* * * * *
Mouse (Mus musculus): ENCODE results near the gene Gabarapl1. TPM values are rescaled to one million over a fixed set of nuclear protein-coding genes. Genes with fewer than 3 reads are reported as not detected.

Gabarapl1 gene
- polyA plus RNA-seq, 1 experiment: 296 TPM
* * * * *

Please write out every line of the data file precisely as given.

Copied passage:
Mouse (Mus musculus): ENCODE results near the gene Gabarapl1. TPM values are rescaled to one million over a fixed set of nuclear protein-coding genes. Genes with fewer than 3 reads are reported as not detected.

Gabarapl1 gene
- polyA plus RNA-seq, 1 experiment: 296 TPM